Ella Sienna, the gifted painter behind our Blooming Petal scarf, speaks with us about her creative process and artistic career.
Q: Where do you draw your inspiration from?
A: My biggest inspiration has always been the natural world. I love painting botanicals, butterflies, beetles, and animals. I could spend my life painting butterflies and never run out of species.
There are also so many inspiring places. I was in the Netherlands when Sarah Flint first sent over the mood board for this project, and you couldn’t ask to be somewhere with a richer source of flower inspiration.
Q: What would you like us to know about your creative process?
A: It’s a lot messier than you’d think! The finished painting really is the tip of an iceberg. There are so many experimental drafts that will never see the light of day. Finding inspiration isn’t a mechanical process—sometimes it arrives easily, other times it needs a lot more effort to tease it out.
I think I went through five or six iterations of this design before it even touched watercolor paper. The untidy preliminary pencil sketches and reems of color swatches are incredibly important in creating a cohesive finished design, and inevitably along the way my wastepaper bin overflows until the alchemy happens. It’s all part of the process. A lot of budding artists look at my work and only see the finished painting and it looks intimidating, but only because the chaotic part happens off camera!
Q: How did you get your start in this field?
A: I’ve been drawing for as long as I can remember. I was an Art Scholar in high school, but instead of going to art college, I read English at Cambridge University. I was inspired to get involved in the fantastic university theatre scene, and created over thirty posters and publicity materials for plays and musical performances.
When I graduated, I worked for the Saatchi Gallery in London on one of their most successful shows, and later had a job as a commercial portrait photographer. All the while I was painting and drawing, finding my style and building my confidence as a painter. I’m really grateful that I had the time to develop my voice as an artist before jumping in, and all of the of experiences I had along the way really informed the way I grew my art.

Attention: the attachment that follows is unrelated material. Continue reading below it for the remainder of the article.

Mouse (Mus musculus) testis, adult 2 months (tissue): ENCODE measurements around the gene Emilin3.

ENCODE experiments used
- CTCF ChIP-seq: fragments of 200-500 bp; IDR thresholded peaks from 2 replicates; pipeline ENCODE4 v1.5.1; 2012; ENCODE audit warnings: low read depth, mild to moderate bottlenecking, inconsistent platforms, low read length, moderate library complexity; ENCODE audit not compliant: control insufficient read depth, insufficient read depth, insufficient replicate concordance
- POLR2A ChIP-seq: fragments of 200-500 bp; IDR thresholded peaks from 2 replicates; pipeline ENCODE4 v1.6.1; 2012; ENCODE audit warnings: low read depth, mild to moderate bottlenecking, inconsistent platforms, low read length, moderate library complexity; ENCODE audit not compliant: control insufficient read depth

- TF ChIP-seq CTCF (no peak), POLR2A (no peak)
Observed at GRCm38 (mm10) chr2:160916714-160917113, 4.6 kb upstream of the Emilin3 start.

Q: How would you describe your signature style?
A: Detail orientated! My individual style of painting has shifted and developed substantially over time. Some of it has been aiming for a particular look, and part of it has been just allowing myself the freedom to enjoy painting. The one thing that has run through everything has been that I’ve loved the little details. If I can add a small detail in, I will.
Q: What is your favorite detail of the Blooming Petal scarf?
A: The wonderful thing about seeing your work in a different format is that it feels like it reintroduces you to your own painting. While I was painting it, I would have said my favorite part was the tulips—it was beyond satisfying to paint those red stripes. When I saw the scarf in person, though, I absolutely fell in love with the pansies.
Q: What was it like working with Sarah on this project?
A: As an artist, you really hope for the dream commission where you love the client’s energy, and where receiving the perfect mood board is an air-punch moment. That was absolutely this commission. From our first conversation, I felt as though it was a natural fit to work with Sarah—she was very directed in what she was looking for while leaving me creative room to play with the brief. You need to be inspired to work with your clients, because the work itself is so personal and you want to entrust your finished painting to people who will really love it too.